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2013 Colorado Rockies Player Reviews: Troy Tulowitzki

Troy Tulowitzki would be a better hitter if he swung and missed a little more often. No, really, I'm dead serious.

Ezra Shaw

As we continue Troy Tulowitzki week here at Purple Row with his player review, I'm going to shift gears and bend the format we've been following in this series a little assuming we all already know his 2013 narrative about as well as we know the days of the week by now. Instead, I want to focus on a Tulo topic that's been building for a few seasons and has received very little attention and deserves to be analyzed more.

I will however lead us off with a table that provides a crash course overview of Tulo's 2013 since it's a good segue into that other thing I want to discuss. Here we go.


No surprise here. For the first two and a half months of 2013, Troy Tulowitzki was the best player in baseball. He was destroying opposing pitching staffs, getting big late inning home runs, posting the second highest WPA in baseball, and he was doing it all while playing his typical outstanding defense from the shortstop position. By mid June, Tulo was on pace to land somewhere between an 8.0 and 10.0 WAR season. If you want to read more about that Tulo, I'll leave you this link to a piece I wrote about him shortly after he suffered the rib injury that derailed his blockbuster season.

But today, I want to focus more on the end of his season and how it relates to a pattern that's developed since the end of 2010. Here's another chart splitting Tulo's 2013, but this time I'm only going to include the last 48 games of the season and throw out the first 17 when he returned from the DL. There's three reasons to do this. One, he hadn't caught up to the speed of the game in his first week or two back and posted uncharacteristically high strikeout numbers. Two, Tulo's last 48 games are about the point where the Rockies fell figuratively out of contention; and three, (in a development that may be related to number two) Tulo's approach at the plate changed.


Here I've added K%, BB%, and pitches per plate appearance numbers and as you can see, we now have something interesting unfolding.

First off, a quick note on those pitches per plate appearance numbers. Tulo jumping from 3.69 to 4.02 may not seem like a big deal, but that's huge when it comes to this stat. When you take all the players to record at least 400 plate appearances in 2013, 3.62 pitches per plate appearance represents the tenth percentile, 3.85 represents the median, and 4.14 represents the 90th percentile. In addition, this stat just like BB% normalizes and becomes relevant after about 200 plate appearances.

So when you combine it with Tulo's huge jump in BB% and relatively flat K%, it's a large tip off to what was also visible watching the games during the last two months - Troy Tulowitzki adopted an insanely patient strategy at the plate down the stretch in 2013, maybe to point where it worked against him.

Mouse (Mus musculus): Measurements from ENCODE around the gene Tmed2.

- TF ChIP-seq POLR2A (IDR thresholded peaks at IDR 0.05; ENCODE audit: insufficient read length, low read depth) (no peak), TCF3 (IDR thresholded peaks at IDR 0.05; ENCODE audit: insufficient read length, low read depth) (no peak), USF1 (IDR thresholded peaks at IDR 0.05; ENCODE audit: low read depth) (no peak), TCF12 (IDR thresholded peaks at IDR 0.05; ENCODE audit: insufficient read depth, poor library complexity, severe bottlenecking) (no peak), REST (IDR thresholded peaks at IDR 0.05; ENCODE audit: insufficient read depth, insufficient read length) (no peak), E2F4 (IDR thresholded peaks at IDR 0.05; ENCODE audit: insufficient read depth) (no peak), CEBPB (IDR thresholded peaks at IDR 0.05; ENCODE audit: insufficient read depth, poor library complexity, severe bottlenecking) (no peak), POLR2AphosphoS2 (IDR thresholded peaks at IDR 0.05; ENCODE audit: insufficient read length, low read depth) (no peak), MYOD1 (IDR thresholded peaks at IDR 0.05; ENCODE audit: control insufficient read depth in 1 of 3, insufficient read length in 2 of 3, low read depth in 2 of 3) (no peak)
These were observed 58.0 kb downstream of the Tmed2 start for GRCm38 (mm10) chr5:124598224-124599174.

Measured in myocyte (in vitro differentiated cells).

If we break it down in more detail, we'll find that Tulo walked 30 times in his last 48 games while only striking out 32 times. But the real eye popper comes when you pull those strike out numbers apart. Of the 32 strikeouts Tulo had during this final leg of the season, 17 were swinging, and 15 were looking.

On average, 75% of MLB strikeouts are of the swinging variety while just 25% are looking; so Tulo basically having an even number in each category during the final two months really shows you how out of his way he was willing to go in order to become a more patient hitter who draws a bunch of walks. Actually, that's not quite right. Tulo was already a patient hitter. The real roadblock here is his pitch selection.

* * * * * * *

There's a reason why Tulo is trying so desperately to improve his pitch selection. It's the only thing really stopping him from reaching the stratosphere as a hitter. See, over the last three years, Tulo has demonstrated he can do two things exceptionally well. He can hit with amazing power, and he can hit with amazing contact ability.

Normally, you get one or the other with a hitter if you're lucky, but Tulo can actually do both with the real elites of the elites. There is a catch however; he hasn't figured out how to do both at the same time yet. (More on that in a moment)

First, I want to expand on Tulo's ability to hit for both power and average a little more. What I've done here is take the top 30 power hitters in baseball over the last three seasons (2011 through 2013) and ranked them by K% from those who strike out the least to those who strike out the most.

In order to qualify, a player has to have hit at least 50 home runs over the last three seasons. From there, I took the total number of plate appearances and divided it by the number of home runs each player recorded. That's the number you see on the right column of the table and it's an excellent way to measure who the real power kings are in the game today. (The smaller the better. Tulo ranked 21st in this category across MLB. He doesn't quite have Miguel Cabrera, Chris Davis, or Giancarlo Stanton power, but he's absolutely living in the exclusive neighborhood here - And remember, these numbers include Tulo's 2012 season that saw his power numbers sapped because of his leg injury)